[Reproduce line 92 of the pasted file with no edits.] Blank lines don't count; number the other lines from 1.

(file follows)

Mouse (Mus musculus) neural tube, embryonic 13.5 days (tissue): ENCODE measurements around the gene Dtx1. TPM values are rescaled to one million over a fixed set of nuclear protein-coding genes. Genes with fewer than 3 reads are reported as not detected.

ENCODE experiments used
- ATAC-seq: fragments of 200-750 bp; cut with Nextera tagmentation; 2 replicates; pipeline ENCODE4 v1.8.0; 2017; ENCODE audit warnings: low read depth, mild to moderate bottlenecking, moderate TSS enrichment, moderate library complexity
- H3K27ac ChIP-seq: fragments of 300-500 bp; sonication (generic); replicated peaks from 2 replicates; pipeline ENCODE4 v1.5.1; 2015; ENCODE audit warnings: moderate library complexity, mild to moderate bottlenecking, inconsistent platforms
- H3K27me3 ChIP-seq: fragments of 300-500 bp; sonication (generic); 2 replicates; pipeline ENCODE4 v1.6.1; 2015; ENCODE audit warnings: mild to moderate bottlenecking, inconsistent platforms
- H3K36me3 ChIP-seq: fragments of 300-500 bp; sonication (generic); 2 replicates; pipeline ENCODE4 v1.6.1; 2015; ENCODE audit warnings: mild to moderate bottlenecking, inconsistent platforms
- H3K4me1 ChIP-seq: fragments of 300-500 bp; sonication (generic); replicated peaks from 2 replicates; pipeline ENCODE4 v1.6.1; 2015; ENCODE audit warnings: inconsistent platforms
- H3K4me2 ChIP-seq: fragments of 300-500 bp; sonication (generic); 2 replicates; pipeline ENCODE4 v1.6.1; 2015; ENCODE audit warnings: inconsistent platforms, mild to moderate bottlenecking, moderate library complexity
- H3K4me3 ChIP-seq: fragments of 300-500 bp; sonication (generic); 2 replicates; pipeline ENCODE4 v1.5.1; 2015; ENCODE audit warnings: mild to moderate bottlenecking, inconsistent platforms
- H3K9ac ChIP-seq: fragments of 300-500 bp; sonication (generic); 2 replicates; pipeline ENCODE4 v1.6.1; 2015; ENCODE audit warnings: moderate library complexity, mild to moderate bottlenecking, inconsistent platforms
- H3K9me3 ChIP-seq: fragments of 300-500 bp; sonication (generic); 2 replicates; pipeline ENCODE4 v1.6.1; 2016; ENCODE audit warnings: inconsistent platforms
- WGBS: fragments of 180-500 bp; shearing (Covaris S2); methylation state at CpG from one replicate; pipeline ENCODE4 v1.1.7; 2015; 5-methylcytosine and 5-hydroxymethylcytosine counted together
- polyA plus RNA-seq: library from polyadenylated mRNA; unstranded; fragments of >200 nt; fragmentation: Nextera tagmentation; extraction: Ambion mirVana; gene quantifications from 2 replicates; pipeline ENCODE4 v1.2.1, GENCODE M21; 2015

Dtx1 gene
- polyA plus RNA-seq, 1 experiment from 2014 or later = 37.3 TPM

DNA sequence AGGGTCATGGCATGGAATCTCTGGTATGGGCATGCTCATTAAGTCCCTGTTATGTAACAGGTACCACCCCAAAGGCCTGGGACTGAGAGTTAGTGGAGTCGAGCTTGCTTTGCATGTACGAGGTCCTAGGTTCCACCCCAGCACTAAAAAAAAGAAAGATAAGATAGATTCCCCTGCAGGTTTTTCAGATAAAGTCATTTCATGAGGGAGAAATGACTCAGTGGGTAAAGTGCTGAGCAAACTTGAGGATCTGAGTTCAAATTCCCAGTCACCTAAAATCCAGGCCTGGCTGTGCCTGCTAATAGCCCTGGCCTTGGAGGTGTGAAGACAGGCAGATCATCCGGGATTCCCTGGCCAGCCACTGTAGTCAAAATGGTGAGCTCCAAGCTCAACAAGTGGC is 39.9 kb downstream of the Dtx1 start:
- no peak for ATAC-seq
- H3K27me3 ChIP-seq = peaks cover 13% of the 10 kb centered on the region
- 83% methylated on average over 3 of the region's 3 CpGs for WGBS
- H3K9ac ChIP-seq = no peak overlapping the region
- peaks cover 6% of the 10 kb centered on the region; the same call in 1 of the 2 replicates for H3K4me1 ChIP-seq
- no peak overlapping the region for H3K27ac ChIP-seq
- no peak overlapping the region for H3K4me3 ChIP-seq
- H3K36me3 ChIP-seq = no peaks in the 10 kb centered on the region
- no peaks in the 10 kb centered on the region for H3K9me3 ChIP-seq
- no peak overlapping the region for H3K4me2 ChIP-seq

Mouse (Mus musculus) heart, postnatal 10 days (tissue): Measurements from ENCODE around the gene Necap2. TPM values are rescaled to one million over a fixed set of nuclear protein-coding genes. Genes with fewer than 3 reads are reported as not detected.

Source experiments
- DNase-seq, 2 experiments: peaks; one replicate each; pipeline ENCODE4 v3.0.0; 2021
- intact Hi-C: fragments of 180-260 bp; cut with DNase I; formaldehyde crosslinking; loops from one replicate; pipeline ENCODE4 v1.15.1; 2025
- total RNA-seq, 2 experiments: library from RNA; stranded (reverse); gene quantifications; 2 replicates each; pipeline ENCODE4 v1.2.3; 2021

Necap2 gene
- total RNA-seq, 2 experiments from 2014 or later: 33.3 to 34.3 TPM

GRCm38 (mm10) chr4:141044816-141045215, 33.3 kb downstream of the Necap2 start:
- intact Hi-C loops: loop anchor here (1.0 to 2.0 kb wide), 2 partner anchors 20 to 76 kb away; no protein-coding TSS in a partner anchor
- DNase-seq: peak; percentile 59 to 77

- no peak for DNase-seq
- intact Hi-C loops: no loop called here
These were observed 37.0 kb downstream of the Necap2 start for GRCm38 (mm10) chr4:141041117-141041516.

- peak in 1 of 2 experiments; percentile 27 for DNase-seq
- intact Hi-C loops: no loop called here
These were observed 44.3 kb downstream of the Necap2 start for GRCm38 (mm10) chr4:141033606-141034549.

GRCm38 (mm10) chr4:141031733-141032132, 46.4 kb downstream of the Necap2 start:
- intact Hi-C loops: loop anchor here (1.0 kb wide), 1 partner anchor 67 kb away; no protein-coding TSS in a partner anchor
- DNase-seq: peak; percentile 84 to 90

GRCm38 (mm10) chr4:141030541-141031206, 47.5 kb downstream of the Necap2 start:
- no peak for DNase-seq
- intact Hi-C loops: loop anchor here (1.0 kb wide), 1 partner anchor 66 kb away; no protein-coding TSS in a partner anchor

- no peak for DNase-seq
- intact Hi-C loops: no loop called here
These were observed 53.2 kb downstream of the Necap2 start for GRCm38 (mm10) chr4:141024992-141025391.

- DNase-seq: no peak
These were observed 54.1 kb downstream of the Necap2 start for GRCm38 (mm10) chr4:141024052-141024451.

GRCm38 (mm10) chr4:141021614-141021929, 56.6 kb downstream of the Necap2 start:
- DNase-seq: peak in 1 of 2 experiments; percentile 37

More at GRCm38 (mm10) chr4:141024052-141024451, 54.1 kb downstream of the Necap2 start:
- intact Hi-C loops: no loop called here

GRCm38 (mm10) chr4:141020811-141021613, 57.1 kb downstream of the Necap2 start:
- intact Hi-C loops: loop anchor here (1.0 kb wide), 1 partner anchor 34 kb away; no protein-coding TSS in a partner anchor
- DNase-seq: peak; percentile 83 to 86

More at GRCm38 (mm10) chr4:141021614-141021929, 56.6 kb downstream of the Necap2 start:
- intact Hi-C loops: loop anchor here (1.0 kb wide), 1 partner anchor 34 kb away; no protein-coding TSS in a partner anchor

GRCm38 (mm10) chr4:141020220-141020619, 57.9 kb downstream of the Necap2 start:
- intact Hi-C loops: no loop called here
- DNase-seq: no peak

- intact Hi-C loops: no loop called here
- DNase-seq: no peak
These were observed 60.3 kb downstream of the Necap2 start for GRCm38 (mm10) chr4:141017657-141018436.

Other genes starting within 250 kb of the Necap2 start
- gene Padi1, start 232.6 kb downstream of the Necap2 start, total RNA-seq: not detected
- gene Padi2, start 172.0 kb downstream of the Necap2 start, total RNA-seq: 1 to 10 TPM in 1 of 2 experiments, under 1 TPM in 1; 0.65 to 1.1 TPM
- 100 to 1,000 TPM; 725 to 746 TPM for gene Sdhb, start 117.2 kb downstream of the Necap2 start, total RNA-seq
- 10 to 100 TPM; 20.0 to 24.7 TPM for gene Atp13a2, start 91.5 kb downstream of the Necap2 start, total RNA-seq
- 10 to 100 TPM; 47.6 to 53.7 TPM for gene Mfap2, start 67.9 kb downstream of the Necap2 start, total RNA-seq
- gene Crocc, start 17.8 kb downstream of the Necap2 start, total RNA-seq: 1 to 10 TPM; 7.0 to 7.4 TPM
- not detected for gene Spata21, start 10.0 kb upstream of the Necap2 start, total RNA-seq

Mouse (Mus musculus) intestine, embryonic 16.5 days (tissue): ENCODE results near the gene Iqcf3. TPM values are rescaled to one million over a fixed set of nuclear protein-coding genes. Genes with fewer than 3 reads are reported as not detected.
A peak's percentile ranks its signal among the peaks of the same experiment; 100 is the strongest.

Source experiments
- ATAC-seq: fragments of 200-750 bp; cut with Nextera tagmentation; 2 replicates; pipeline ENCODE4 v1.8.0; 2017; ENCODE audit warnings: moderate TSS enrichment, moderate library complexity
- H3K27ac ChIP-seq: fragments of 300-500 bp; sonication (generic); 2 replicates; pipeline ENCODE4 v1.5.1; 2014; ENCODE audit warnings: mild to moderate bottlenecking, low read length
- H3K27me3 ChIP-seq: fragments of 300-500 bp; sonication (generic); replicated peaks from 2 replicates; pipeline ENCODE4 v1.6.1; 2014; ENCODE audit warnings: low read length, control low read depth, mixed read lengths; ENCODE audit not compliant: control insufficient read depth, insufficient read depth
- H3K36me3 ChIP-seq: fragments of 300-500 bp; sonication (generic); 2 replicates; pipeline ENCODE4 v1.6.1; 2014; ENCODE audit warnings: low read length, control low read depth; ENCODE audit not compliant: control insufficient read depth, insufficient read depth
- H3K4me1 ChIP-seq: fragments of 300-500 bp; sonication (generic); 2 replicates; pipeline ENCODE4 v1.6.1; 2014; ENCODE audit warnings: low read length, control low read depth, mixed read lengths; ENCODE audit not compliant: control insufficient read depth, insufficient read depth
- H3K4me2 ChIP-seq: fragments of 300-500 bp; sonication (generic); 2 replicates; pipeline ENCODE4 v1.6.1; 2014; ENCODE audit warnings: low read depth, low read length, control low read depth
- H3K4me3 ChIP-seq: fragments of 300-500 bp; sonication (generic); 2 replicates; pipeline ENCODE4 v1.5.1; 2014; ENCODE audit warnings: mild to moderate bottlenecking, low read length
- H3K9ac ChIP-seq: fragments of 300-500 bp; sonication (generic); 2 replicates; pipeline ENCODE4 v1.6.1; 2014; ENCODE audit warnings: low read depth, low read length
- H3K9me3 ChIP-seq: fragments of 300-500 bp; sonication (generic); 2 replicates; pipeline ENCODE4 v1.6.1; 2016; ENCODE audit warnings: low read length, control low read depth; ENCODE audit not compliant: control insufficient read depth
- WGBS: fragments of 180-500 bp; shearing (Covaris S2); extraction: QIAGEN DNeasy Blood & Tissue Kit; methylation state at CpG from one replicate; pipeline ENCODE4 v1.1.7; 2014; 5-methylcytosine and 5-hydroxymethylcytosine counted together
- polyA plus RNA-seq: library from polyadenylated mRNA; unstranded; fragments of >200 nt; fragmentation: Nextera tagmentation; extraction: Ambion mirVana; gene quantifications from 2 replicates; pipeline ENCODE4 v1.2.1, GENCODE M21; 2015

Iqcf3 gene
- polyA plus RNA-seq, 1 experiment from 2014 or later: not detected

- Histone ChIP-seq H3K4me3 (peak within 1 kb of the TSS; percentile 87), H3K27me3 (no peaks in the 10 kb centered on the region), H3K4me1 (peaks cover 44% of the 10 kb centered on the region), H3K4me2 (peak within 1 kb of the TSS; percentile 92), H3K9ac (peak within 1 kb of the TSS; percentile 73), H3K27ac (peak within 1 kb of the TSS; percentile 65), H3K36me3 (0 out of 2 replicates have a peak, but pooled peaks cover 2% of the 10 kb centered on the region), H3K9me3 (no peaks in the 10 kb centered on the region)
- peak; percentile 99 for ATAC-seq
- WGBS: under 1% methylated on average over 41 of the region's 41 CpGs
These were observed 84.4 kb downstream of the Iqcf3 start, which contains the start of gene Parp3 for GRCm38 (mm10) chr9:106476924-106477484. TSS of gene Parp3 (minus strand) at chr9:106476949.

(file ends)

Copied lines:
- polyA plus RNA-seq, 1 experiment from 2014 or later: not detected